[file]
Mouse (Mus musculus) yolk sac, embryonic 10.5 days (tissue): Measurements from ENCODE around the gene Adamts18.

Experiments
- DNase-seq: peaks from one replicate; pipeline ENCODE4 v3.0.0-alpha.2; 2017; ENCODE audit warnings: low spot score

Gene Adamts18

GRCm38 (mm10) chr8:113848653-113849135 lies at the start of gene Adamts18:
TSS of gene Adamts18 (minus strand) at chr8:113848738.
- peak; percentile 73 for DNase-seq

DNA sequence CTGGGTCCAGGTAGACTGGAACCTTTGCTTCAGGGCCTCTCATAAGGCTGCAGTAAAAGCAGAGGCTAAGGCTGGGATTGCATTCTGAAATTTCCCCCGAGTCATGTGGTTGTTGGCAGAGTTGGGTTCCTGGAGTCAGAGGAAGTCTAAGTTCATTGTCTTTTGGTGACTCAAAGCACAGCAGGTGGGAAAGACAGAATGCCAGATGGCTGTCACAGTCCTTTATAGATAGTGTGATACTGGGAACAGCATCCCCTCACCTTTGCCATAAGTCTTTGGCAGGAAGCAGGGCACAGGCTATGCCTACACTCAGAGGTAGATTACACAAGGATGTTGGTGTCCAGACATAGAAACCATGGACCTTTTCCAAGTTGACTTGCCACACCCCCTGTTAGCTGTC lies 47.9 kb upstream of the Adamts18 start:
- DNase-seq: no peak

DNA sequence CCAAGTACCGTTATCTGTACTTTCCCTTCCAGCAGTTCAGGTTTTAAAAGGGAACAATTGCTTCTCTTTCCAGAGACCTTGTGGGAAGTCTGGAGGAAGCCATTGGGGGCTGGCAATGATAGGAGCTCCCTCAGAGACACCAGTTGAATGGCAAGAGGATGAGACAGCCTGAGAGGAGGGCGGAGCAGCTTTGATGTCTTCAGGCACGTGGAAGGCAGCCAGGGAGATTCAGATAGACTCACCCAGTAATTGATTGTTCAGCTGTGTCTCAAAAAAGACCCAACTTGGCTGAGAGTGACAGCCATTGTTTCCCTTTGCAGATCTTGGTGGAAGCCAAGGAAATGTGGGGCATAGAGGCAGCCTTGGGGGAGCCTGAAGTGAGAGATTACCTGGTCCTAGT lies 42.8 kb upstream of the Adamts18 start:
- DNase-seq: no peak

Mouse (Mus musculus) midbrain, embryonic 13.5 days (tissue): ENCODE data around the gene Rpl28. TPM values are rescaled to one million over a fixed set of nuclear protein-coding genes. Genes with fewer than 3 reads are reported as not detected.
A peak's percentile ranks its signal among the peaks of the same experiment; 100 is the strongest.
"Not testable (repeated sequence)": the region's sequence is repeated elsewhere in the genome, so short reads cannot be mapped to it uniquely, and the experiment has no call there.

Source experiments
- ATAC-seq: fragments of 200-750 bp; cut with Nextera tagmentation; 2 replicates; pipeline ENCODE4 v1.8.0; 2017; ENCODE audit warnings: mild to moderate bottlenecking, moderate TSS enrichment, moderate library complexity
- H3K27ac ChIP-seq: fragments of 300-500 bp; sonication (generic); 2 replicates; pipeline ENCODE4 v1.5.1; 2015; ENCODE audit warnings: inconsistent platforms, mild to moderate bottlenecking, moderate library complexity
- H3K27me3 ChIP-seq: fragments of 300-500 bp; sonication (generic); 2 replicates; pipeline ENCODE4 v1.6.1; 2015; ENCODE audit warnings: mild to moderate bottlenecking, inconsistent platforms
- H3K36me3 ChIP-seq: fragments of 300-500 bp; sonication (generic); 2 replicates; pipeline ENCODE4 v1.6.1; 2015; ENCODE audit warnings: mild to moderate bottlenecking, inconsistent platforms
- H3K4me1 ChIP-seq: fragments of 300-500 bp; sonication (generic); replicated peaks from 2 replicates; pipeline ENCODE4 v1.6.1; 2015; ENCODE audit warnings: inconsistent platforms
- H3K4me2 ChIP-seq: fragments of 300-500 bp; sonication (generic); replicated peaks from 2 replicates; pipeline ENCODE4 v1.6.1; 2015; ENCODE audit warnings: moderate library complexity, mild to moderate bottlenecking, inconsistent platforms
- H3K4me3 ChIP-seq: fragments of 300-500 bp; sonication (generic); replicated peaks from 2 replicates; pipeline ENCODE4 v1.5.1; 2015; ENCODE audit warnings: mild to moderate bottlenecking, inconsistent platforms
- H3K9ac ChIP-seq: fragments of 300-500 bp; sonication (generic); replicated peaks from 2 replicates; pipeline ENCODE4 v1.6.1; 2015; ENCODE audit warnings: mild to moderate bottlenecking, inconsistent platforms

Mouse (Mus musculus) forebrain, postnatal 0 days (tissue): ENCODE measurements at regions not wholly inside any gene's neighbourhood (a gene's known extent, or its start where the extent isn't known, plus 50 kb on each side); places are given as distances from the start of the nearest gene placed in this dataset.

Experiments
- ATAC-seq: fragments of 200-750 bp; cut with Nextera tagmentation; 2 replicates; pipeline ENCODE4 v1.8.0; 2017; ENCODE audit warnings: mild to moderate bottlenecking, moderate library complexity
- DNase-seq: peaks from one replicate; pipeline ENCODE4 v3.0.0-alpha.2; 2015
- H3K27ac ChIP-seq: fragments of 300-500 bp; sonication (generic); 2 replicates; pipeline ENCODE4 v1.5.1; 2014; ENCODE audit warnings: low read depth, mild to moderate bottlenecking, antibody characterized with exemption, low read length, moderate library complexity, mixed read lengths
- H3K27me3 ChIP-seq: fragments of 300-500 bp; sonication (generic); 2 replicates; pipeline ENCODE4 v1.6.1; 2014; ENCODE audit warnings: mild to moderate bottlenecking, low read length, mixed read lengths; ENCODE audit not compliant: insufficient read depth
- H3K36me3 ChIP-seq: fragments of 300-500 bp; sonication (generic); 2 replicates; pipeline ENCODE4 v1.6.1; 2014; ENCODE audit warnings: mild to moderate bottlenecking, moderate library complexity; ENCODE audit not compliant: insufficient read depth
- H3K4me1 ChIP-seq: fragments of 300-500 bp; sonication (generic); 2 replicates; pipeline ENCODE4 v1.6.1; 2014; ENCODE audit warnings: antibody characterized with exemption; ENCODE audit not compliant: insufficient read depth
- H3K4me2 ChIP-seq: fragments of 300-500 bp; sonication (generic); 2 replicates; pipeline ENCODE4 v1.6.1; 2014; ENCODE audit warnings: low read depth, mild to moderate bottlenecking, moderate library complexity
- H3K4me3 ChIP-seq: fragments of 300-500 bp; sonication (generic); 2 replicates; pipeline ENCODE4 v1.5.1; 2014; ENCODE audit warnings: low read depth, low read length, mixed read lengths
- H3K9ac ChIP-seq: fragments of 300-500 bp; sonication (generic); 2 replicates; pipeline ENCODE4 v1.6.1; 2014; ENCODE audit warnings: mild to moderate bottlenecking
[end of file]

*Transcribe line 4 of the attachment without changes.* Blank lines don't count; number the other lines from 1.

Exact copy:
Gene Adamts18